The law economy, dashed hopes
for newly admitted lawyers, and the law school paradigm
I am the apostle of the obvious when I
bark about the horrible state of affairs in the law economy in the
commonwealth, where annually 2,500 newly minted lawyers compete for
approximately 720 identifiable, paying jobs. Those new lawyers come
to the commonwealth from nine law schools resident in the
state1 and another seven law schools resident in the
contiguous New England states.2 The math is depressing
for those new lawyers: 16 law schools churn out more than 1,500
graduates who will likely be unemployed and may never have
satisfactory careers as full time practicing lawyers earning a
decent living. An exclamation point was added to this story
recently by a Boston College Law School job board posting. The
posting advertised a full-time associate position as a small Boston
law firm, paying $10,000 per year (i.e., less than the minimum
A recent article published by the ABA Journal quoted
National Association for Law Placement, Inc. Executive Director
James G. Leipold as characterizing the law economy for new lawyers
as "brutal" and "arguably the worst entry-level legal employment
market in more than 30 years."
The same ABA article attributed to Kyle McEntee, executive
director of Law School Transparency, the statement that the
percentage of new graduates with full-time law jobs was at best 50
percent, when law school-funded, part-time and temporary law jobs
were not counted. McEntee said, "Until we know the percentage of
full-time, bar passage-required jobs, it's hard to know how bad the
situation really is."
Again, as reported by the ABA Journal, NALP found a
"dramatic erosion of private practice jobs" with fewer than half of
new law graduates (49.5 percent) taking jobs in private practice.
Apparently, the percentage of new lawyers entering private practice
registered below 50 percent only once in the 38 years that NALP has
tracked placement data for law school graduates.
Few (if any) of the individuals or groups studying this market
phenomenon look at the corollary economic impact on practicing
lawyers and the resultant quality of legal service provided to
clients and the courts. It seems axiomatic, however, that infusion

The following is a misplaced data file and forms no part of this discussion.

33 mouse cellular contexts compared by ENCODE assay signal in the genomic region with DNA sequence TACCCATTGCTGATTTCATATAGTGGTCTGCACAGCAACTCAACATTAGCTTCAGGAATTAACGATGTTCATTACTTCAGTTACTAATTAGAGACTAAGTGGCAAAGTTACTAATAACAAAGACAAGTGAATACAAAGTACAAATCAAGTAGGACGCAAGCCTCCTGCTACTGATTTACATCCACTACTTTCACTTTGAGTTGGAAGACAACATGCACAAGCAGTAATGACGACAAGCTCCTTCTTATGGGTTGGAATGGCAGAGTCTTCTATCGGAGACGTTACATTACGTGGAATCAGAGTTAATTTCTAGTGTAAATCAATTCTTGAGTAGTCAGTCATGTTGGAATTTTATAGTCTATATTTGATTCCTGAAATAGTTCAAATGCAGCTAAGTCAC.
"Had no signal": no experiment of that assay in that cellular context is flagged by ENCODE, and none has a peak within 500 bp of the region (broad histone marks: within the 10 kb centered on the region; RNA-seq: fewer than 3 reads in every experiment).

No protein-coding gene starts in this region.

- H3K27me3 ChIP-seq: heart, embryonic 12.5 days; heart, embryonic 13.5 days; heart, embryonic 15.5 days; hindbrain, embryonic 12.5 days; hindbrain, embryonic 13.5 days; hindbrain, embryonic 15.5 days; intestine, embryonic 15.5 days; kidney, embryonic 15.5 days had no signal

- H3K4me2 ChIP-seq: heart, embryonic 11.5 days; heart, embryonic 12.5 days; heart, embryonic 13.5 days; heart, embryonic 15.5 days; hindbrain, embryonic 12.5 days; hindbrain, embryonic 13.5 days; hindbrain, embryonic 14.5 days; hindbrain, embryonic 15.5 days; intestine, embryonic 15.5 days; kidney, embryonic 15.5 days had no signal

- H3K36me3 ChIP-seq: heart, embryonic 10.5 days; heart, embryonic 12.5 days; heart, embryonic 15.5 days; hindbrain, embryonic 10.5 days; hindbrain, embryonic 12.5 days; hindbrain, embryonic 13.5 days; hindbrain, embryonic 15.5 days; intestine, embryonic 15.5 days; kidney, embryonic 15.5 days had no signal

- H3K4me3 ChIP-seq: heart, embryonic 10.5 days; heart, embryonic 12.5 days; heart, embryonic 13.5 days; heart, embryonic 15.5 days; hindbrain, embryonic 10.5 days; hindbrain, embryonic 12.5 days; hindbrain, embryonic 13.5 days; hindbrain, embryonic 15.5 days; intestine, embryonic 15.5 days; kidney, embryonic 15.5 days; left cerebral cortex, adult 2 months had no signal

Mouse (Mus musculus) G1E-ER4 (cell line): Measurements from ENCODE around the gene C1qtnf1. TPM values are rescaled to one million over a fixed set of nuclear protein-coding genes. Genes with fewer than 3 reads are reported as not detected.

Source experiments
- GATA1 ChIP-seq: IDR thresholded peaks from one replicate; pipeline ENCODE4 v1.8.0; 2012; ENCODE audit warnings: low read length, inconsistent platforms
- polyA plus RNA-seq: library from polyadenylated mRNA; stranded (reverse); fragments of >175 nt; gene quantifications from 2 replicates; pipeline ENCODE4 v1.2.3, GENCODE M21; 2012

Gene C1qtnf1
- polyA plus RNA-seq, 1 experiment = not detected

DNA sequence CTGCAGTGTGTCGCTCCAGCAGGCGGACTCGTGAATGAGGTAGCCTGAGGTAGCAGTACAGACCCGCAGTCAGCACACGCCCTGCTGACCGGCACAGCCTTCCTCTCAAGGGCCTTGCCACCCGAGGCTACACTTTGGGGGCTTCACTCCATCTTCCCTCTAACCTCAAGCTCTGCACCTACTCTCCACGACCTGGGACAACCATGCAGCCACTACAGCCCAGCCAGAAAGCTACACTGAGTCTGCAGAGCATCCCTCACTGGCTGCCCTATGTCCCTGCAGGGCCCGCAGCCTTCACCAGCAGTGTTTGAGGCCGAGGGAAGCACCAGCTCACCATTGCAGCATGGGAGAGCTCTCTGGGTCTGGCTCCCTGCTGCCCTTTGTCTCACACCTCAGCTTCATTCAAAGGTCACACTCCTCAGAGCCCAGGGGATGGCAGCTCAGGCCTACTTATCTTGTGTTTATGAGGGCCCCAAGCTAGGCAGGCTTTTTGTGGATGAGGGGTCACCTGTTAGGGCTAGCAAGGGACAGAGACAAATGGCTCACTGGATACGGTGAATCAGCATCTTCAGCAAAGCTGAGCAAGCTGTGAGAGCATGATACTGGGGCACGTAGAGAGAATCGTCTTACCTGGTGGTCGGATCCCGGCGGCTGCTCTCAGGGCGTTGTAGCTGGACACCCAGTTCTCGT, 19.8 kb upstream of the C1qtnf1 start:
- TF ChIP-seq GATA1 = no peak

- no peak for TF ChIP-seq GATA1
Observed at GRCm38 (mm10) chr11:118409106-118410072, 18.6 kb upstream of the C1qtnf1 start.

of new lawyers into a distressed legal economy can only bring
economic hardship to established lawyers and diminished service to
What to do? The Massachusetts Bar Association decided to
evaluate this problem through its Task Force on Law, The Economy,
and Underemployment. Led by Co-chairs Eric Parker and Radha
Natarajan, the task force issued its report entitled, "Beginning
The Conversation," on May 17, 2012. The association's House of
Delegates accepted it at its meeting at the University of
Massachusetts Boston. The Task Force report has since been widely
distributed across the nation and the ABA is now following the
MBA's lead by establishing its own task force to study and report
on this problem from a national perspective.
More than 100 years ago, the founders
of the Massachusetts Bar Association (including such luminaries as
Louis Brandeis and Oliver Wendell Holmes Jr.) set as a core mission
of the Association "to police the profession and reform the
law.3" In his opening address, Richard Olney, the first
MBA President, observed that "the most eminent lawyer may often
fail to make himself felt.4" Our job, then, is in part
to police the profession and to make ourselves felt.
That is exactly what we intend to do.
At the next House of Delegates meeting in September 2012, the
following resolutions from the task force will be presented in an
effort to move our profession forward:
Establishing a permanent standing committee (i.e.
"Legal Education and Employment Committee") charged with monitoring
trends in legal education and obstacles to employment in
Massachusetts and developing solutions and recommendations relevant
Designating a formal liaison between the MBA and the
deans of the nine existing Massachusetts law schools charged with
enhancing communications between the MBA and the local law schools
and fostering a greater understanding of their mutual challenges,
efforts and best interests.
Encouraging the ABA to include in its current
questionnaire to law schools a question asking all graduates
employed in the legal field to rank how well their law school
prepared them for the practice of law.
The development and bench-testing of a curriculum and
the administration of a formal "Legal Residency Program", overseen
by the MBA in conjunction with participating beta law
firms, the Board of Bar Overseers, and the Supreme Judicial
The creation of an annual survey to be distributed to
the nine Massachusetts law schools, seeking information specific to
Massachusetts legal employment data and other relevant
The preparation of a questionnaire designed to gauge
employment metrics, to be added to the existing Board of Bar
Overseers license application/renewal questionnaire sent annually
to lawyers admitted to practice in the Commonwealth.
A recommendation to the Board of Bar Examiners and the
Supreme Judicial Court that the bar passage rate in Massachusetts
be calibrated with the average national bar passage
A recommendation to the SJC that Massachusetts limits
reciprocity to those states that provide rules of reciprocity
substantially similar to those of Massachusetts.
The problems produced by a saturated bar are manifold and
manifest. And these problems will not disappear through wishful
thinking. The task force has shown us some pathways to follow.
Let's get going and attack them.
1Boston College, Boston
University, Northeastern, Suffolk, New England, Western New
England, Massachusetts School of Law, UMASS, and
2Vermont, University of
New Hampshire, University of Maine, UCONN, Roger Williams,
Brink, Fiat Justitia: A History of the Massachusetts
Bar Association 1910 -1985, at 1.